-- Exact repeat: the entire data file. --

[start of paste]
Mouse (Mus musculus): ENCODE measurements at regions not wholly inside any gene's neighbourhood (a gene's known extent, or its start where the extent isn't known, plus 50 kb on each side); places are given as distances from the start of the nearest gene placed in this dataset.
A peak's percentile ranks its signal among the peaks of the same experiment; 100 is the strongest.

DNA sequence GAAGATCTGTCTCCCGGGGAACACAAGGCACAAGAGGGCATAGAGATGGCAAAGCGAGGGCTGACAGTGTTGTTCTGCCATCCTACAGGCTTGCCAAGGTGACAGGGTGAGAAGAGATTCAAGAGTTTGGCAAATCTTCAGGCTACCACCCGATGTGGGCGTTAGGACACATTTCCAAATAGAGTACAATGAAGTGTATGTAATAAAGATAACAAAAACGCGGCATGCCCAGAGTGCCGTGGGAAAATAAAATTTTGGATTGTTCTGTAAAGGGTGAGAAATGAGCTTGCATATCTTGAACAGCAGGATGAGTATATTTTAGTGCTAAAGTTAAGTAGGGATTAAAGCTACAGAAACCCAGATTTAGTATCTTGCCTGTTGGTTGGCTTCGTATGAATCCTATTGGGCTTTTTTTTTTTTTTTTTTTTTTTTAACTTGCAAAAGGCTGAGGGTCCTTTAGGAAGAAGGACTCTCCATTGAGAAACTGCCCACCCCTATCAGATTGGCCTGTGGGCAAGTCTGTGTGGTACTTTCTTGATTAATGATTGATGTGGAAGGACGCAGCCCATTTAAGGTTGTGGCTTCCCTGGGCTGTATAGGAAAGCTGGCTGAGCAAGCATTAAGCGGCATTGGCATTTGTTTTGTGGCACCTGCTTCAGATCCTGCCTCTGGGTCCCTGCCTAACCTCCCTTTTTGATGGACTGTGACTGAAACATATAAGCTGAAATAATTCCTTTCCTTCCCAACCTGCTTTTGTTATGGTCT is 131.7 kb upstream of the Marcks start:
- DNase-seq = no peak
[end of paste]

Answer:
Mouse (Mus musculus): ENCODE measurements at regions not wholly inside any gene's neighbourhood (a gene's known extent, or its start where the extent isn't known, plus 50 kb on each side); places are given as distances from the start of the nearest gene placed in this dataset.
A peak's percentile ranks its signal among the peaks of the same experiment; 100 is the strongest.

DNA sequence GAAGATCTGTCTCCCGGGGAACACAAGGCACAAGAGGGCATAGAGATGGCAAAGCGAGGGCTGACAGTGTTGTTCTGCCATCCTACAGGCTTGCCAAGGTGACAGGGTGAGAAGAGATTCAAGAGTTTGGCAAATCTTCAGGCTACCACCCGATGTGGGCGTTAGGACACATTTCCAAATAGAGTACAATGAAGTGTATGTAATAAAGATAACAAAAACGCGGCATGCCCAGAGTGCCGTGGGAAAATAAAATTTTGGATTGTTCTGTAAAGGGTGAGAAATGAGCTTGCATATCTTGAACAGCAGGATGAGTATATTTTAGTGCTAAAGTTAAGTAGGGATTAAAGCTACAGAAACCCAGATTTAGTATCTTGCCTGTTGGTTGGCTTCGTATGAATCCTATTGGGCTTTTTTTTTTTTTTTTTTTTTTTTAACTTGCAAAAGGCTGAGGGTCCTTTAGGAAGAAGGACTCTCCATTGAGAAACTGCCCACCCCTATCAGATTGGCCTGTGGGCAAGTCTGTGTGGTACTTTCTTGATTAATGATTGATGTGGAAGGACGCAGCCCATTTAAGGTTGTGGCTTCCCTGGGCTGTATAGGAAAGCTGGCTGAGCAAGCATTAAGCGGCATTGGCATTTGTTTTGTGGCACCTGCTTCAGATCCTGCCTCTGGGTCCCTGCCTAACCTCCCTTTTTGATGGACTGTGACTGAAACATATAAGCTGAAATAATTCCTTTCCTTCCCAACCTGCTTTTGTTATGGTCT is 131.7 kb upstream of the Marcks start:
- DNase-seq = no peak